This was a cross sectional study, conducted in two geographically close areas of north-east Ethiopia, namely, Kemisse and Kombolcha, respectively (Fig. 1). In the year 2014, the population size of the two study areas were 28,779 and 116,682, respectively [10]. These two study areas had fairly comparable socio-demographic characteristics. Kemisse, is a special woreda of Oromia in the Administrative Zone of Amhara Regional State. The city is located at a distance of 325 km northeast of Addis Ababa, with an altitude of 1450 m above sea level (a.s.l) in the Borkena river basin. Trade, agriculture and livestock productions are the main source of income in the area. Irrigation is practiced for vegetables and khat cultivations. Kombolcha, is found in the Amhara Regional State, and located 376 km northeast of Addis Ababa, and 50 km far north of Kemisse. Trade, factory work, and agriculture are the main source of income in the area. [11].
Fig. 1

map of the study site

(source: central statistics agency of Ethiopia)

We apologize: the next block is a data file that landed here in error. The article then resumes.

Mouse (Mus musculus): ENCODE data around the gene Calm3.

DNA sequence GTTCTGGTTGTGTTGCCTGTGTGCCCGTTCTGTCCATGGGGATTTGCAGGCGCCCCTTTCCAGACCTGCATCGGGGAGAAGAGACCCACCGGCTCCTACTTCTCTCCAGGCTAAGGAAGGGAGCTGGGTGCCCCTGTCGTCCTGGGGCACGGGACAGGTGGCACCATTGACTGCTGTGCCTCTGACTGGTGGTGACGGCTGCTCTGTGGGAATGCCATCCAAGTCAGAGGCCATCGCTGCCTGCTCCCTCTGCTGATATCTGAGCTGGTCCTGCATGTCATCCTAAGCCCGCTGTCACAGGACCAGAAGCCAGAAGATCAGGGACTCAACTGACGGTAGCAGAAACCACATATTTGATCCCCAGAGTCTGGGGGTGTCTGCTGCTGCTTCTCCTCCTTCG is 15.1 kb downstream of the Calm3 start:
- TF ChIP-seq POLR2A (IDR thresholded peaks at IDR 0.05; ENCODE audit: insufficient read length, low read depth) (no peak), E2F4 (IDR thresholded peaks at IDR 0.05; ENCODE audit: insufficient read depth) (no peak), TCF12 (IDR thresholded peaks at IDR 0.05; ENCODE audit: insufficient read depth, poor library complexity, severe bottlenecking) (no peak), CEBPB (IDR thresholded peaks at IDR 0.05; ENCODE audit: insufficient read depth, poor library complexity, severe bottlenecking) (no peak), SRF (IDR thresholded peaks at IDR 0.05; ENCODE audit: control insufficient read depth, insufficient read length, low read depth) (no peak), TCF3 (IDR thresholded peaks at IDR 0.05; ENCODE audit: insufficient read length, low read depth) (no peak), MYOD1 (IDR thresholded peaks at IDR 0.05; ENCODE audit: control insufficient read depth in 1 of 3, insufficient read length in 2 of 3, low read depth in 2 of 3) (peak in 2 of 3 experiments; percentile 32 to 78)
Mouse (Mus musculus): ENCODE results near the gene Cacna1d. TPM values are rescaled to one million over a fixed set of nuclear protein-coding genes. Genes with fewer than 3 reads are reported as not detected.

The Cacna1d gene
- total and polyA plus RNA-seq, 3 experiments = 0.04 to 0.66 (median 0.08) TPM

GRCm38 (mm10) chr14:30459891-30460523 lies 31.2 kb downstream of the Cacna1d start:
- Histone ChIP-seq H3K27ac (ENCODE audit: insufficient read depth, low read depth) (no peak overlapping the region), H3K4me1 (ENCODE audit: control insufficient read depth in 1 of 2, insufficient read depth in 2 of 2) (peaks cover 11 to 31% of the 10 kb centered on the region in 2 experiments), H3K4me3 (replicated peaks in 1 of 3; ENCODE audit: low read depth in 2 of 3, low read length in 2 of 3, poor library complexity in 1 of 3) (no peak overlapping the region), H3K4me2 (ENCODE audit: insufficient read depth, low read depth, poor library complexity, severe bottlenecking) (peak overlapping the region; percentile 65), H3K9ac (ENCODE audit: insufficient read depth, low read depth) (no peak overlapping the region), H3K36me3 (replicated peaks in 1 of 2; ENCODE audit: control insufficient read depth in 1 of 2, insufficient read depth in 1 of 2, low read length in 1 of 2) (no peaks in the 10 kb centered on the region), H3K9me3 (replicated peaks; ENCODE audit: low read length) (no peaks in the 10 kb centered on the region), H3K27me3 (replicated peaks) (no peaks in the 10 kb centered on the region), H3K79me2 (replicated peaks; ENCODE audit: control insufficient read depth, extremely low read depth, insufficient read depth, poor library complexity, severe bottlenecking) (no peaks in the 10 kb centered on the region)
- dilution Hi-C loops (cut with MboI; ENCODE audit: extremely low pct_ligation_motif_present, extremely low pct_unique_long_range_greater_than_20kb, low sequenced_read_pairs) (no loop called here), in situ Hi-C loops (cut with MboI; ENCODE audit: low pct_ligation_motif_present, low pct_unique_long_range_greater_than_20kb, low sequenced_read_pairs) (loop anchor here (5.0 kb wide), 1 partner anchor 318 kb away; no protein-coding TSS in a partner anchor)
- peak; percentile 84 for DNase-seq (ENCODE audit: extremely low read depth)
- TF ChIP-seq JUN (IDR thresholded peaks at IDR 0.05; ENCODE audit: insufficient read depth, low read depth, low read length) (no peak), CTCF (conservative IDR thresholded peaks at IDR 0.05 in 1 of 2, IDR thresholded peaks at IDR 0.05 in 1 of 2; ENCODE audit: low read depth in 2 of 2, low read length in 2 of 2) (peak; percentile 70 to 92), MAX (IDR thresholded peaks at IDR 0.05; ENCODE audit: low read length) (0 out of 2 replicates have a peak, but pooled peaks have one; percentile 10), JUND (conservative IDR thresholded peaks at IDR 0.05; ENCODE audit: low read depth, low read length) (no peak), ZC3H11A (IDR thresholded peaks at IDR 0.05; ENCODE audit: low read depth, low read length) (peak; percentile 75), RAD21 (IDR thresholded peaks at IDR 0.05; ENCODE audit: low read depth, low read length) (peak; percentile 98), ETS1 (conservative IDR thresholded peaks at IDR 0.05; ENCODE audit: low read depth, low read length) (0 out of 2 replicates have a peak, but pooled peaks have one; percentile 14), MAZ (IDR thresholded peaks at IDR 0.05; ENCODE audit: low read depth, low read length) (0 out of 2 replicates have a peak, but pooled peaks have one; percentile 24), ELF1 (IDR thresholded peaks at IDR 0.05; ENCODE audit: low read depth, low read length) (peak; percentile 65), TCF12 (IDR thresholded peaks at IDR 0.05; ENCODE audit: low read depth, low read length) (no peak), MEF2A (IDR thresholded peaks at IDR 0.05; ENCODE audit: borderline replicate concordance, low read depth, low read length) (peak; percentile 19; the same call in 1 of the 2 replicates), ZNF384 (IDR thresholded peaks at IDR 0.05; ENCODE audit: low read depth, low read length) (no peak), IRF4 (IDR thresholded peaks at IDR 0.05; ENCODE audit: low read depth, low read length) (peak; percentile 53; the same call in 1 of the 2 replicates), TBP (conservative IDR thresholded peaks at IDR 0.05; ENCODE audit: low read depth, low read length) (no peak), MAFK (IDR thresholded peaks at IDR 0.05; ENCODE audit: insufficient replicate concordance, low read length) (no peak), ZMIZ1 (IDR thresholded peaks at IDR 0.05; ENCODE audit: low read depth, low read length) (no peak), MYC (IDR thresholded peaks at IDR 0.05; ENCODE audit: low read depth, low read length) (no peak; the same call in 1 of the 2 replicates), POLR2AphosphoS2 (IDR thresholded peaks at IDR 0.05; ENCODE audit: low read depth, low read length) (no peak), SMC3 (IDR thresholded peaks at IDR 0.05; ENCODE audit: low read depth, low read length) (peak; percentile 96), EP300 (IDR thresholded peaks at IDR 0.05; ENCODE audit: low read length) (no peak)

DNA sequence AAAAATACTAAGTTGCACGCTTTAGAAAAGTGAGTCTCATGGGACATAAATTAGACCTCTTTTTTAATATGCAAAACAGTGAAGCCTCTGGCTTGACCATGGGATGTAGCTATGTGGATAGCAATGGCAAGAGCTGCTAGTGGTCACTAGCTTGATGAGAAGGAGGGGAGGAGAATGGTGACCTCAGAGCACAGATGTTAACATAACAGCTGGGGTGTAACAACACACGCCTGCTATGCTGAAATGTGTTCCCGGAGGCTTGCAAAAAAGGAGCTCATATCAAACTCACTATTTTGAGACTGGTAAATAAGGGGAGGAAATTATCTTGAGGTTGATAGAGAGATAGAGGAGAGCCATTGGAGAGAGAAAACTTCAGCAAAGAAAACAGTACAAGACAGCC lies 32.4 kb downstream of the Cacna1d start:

Based on our eligibility criteria, individuals who had primary or secondary degree DM patient family members plus at least one of the WHO categories for increased risk of developing T2DM [6], such as obesity, hypertension, adult age, previously identified impaired fasting glucose or impaired glucose tolerance, reduced physical activity, history of gestational DM or delivery of babies > 4.5 kg, were considered as cases. Controls (basically individuals who do not have DM family members) were recruited as study participants from the two study sites. Those individuals who had been diagnosed of DM were not eligible for the study. Four health extension workers (two from each study site), were trained how to collected data. The health extension workers were given an assignment of going house to house, to identify eligible participants, and invite those consenting for interview.